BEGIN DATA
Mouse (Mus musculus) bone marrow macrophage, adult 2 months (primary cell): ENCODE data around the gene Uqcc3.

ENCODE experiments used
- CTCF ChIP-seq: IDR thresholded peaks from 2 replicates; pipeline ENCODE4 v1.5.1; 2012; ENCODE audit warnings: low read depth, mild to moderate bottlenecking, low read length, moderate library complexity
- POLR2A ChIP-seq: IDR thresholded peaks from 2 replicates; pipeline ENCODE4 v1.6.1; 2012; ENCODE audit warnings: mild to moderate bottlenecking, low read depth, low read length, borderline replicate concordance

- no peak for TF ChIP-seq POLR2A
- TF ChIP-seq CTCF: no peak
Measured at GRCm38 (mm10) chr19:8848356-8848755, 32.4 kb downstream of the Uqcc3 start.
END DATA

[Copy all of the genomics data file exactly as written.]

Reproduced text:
Mouse (Mus musculus) bone marrow macrophage, adult 2 months (primary cell): ENCODE data around the gene Uqcc3.

ENCODE experiments used
- CTCF ChIP-seq: IDR thresholded peaks from 2 replicates; pipeline ENCODE4 v1.5.1; 2012; ENCODE audit warnings: low read depth, mild to moderate bottlenecking, low read length, moderate library complexity
- POLR2A ChIP-seq: IDR thresholded peaks from 2 replicates; pipeline ENCODE4 v1.6.1; 2012; ENCODE audit warnings: mild to moderate bottlenecking, low read depth, low read length, borderline replicate concordance

- no peak for TF ChIP-seq POLR2A
- TF ChIP-seq CTCF: no peak
Measured at GRCm38 (mm10) chr19:8848356-8848755, 32.4 kb downstream of the Uqcc3 start.